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The Hi-Line's Fresno Reservoir Offers Year-Round Opportunities
Saturday, April 28, 2012
Fishing - Region 6
This news release was archived on Monday, May 28, 2012

Located approximately 14 miles west of Havre, Fresno Reservoir has been providing flood control, irrigation, municipal water, and recreational opportunities to Montanans for 72 years.
 
At full pool the reservoir encompasses more than 5,700 surface acres and provides excellent fishing opportunities for walleye, northern pike, yellow perch, black crappie and lake whitefish.
 
Fresno Dam is owned and operated by the U.S. Bureau of Reclamation, which also administers public recreation and other facilities on the federal lands surrounding the reservoir. The Fresno Chapter of Walleyes Unlimited, a private nonprofit group, owns and operates a campground on the east side of the reservoir and maintains several boat slips as well as the courtesy docks located at Kremlin Bay and the main boat ramps.
 
As required by the federal 1902 Reclamation Act, the majority of operations and maintenance of the system is paid for by the irrigators who use the water. The system includes the St. Mary’s Canal near the U.S. and Canadian border, which provides a supplemental water supply to the Milk River and, further downstream, Fresno Reservoir.
 
Because the primary legal purpose of the reservoir is to provide water to downstream irrigators, annual water-level fluctuations of 20 feet are common. The timing and magnitude of these fluctuations is critical to fish production, survival, and their physical condition, said Havre-based Montana Fish, Wildlife & Parks Biologist Cody Nagel.
 
“Similar to most reservoir systems in the West, high precipitation or severe drought conditions can determine the boom-and-bust years for anglers,” Nagel said. “The severe drought conditions experienced across the Hi-Line in 2001-02 severely impacted the fish community and had anglers wondering how long it would take the fishery to recover.”
 
Though it did take some time to develop, several consecutive years (2007-2011) of good spring runoff and precipitation throughout the summer months has water levels up, Nagel said, and the abundance of most species found in Fresno Reservoir are at or near all-time highs. 
 
High and stable reservoir levels during the month of April has allowed spring-spawning species like walleye, northern pike, and yellow perch to utilize the submerged rock/gravel and vegetation habitats to consecutively produce several good year classes, Nagel said.
 
 
“These good precipitation years have enabled the reservoir to stay high and stable during June, which doesn’t happen often,” Nagel said. “That has resulted in some of the best black crappie year classes ever recorded. The high water does come with a cost, however, as adult fish become more susceptible to flushing over the spillway during extremely high reservoir levels.”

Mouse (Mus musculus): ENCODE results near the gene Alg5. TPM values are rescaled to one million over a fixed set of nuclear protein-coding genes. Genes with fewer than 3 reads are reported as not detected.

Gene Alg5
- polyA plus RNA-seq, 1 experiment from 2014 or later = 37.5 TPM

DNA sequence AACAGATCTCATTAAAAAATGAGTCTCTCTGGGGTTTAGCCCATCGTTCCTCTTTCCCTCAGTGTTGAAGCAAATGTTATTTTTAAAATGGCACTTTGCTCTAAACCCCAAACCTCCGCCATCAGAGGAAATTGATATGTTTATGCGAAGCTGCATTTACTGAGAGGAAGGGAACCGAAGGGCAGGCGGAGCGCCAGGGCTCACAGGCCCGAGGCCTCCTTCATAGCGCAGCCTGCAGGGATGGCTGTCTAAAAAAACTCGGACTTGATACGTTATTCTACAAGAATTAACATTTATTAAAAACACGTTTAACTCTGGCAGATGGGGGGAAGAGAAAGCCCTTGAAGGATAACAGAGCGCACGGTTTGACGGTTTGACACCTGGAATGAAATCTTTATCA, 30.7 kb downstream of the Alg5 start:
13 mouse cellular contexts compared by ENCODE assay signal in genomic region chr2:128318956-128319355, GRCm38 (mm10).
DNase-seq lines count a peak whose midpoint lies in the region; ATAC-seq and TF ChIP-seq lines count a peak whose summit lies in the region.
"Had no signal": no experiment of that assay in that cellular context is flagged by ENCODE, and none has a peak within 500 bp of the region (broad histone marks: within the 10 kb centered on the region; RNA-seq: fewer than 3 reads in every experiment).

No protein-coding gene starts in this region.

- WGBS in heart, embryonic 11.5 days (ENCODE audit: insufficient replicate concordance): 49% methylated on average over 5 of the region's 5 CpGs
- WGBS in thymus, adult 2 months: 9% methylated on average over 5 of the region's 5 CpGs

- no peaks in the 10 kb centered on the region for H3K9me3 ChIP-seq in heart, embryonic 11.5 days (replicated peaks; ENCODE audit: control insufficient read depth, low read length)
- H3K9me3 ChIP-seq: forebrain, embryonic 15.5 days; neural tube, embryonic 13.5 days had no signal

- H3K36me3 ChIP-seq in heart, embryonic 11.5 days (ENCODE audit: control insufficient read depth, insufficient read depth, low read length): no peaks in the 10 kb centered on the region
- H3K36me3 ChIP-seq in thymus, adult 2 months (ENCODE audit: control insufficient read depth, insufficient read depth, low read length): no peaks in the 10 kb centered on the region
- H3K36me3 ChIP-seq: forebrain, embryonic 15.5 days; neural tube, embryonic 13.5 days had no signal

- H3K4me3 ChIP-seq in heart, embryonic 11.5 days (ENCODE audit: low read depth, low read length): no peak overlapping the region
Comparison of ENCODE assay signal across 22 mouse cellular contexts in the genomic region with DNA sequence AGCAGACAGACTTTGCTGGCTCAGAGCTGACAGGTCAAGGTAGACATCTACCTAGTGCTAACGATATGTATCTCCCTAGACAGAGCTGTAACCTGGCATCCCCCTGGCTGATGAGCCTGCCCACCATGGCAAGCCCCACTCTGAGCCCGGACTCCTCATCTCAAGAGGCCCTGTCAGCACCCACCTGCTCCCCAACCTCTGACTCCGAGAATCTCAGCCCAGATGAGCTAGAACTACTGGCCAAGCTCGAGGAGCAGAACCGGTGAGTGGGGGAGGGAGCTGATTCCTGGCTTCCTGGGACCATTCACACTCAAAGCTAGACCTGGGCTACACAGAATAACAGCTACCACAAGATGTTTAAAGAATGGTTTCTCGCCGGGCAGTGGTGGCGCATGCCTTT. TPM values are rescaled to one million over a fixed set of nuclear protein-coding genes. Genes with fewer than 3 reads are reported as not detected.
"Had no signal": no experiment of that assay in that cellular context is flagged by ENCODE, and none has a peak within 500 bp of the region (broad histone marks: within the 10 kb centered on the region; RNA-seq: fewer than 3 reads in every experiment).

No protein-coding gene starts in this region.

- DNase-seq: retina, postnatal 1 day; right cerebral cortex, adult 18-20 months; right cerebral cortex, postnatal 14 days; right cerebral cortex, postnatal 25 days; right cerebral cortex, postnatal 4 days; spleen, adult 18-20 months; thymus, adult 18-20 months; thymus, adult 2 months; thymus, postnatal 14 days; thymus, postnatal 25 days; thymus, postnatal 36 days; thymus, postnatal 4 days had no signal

Walleye are the primary species anglers target in Fresno Reservoir, and FWP has been managing the popular water body with an emphasis on walleye since the 1960s. Historically, walleye reproductive success and abundance has been good, and very little walleye stocking occurred, Nagel explained.
 
However, since 2003 FWP has been stocking Fresno with up to 100,000 walleye fingerlings annually as statewide production increased with the creation of the Fort Peck Hatchery.
 
Current walleye abundance is at an all-time high, with FWP fall netting surveys averaging 22 walleyes per net since 2007. This is also the highest walleye relative abundance currently found in the state of Montana. 
 
“Above-average reservoir levels throughout the year, good natural reproduction of walleye and forage fish, and supplemental walleye stocking have all contributed to the current walleye densities,” Nagel said.
 
Fresno Reservoir’s walleye population is comprised of mostly one-year to five-year-old fish that range in length from 10 to 21 inches. Fishing has been very good the past few years, and this trend should continue in 2012.
 
“The best walleye bite tends to take place during May and June,” Nagel said. “Depending on the amount of forage available in the reservoir, the fishing usually slows down in July and August. There is also a good fall bite, and anglers have no problems finding northern pike and a few walleye during the winter, as well.”
 
Anglers are reminded that the use of live bait fish is not allowed in Fresno Reservoir, which means anglers must find other creative and innovative ways to lure in their catch.